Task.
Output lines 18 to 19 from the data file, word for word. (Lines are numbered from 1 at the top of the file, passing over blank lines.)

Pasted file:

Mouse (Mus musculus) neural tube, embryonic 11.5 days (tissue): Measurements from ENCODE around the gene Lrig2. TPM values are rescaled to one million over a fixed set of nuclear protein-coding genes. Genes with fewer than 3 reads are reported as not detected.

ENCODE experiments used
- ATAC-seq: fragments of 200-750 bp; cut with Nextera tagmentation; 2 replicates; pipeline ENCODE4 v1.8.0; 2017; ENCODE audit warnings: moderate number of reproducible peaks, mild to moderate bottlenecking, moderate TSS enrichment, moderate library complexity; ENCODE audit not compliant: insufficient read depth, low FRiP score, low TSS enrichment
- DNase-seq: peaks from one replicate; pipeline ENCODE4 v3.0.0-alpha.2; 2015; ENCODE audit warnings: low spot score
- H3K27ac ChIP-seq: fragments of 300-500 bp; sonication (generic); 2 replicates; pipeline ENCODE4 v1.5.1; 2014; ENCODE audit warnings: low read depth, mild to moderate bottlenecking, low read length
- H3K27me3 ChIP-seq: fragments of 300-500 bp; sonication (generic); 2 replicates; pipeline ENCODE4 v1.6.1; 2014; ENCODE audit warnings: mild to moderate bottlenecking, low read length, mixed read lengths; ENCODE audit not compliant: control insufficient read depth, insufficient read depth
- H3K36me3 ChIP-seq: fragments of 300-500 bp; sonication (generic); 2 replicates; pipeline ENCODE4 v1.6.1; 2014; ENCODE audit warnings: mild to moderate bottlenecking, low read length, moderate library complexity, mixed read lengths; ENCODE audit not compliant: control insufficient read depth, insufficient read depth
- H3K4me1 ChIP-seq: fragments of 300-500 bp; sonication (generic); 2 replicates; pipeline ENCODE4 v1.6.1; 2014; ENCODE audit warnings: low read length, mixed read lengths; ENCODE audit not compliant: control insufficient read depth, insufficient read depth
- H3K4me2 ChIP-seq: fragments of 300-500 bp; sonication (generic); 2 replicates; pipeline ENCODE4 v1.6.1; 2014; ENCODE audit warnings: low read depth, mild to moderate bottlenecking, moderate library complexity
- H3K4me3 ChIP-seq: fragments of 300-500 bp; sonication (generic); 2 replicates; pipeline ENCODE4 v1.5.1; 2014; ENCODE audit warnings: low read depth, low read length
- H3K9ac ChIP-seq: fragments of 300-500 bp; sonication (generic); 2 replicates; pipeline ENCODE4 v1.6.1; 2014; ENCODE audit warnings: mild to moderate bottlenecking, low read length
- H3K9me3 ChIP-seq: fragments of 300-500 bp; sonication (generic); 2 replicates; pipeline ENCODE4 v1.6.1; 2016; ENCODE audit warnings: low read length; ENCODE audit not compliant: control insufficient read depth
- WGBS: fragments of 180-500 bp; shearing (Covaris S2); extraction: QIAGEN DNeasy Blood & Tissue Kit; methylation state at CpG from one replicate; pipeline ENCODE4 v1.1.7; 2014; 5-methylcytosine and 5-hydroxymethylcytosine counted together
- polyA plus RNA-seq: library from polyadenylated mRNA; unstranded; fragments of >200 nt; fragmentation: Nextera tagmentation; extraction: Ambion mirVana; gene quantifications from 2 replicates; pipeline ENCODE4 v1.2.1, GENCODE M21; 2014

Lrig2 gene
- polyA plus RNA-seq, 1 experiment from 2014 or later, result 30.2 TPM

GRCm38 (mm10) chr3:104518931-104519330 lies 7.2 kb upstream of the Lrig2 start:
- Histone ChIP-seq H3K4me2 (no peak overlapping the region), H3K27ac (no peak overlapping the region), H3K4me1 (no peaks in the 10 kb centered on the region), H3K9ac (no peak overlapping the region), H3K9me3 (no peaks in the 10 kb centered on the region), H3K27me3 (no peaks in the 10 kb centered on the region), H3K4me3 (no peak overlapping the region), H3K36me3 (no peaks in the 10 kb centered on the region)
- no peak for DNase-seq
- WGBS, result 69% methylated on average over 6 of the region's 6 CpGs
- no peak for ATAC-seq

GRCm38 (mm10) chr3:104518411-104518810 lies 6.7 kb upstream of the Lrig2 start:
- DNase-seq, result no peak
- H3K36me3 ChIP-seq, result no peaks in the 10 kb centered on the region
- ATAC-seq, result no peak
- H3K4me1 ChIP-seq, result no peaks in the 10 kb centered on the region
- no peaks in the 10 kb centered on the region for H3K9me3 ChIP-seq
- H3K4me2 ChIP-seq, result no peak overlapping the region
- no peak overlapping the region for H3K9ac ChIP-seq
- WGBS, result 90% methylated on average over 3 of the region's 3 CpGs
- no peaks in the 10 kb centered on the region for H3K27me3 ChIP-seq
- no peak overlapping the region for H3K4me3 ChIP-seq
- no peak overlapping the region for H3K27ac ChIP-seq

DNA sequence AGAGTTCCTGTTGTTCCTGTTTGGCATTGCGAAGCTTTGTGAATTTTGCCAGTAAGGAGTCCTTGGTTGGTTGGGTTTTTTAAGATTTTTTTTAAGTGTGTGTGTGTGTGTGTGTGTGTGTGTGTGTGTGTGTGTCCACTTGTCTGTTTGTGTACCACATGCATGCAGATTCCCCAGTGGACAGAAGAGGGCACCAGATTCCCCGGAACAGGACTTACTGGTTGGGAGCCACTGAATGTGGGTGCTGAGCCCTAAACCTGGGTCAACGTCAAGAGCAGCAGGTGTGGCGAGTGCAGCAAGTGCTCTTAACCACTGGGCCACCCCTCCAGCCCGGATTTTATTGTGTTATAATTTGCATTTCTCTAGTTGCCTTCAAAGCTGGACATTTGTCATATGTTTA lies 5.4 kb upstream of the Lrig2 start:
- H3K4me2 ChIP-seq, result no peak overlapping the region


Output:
- Histone ChIP-seq H3K4me2 (no peak overlapping the region), H3K27ac (no peak overlapping the region), H3K4me1 (no peaks in the 10 kb centered on the region), H3K9ac (no peak overlapping the region), H3K9me3 (no peaks in the 10 kb centered on the region), H3K27me3 (no peaks in the 10 kb centered on the region), H3K4me3 (no peak overlapping the region), H3K36me3 (no peaks in the 10 kb centered on the region)
- no peak for DNase-seq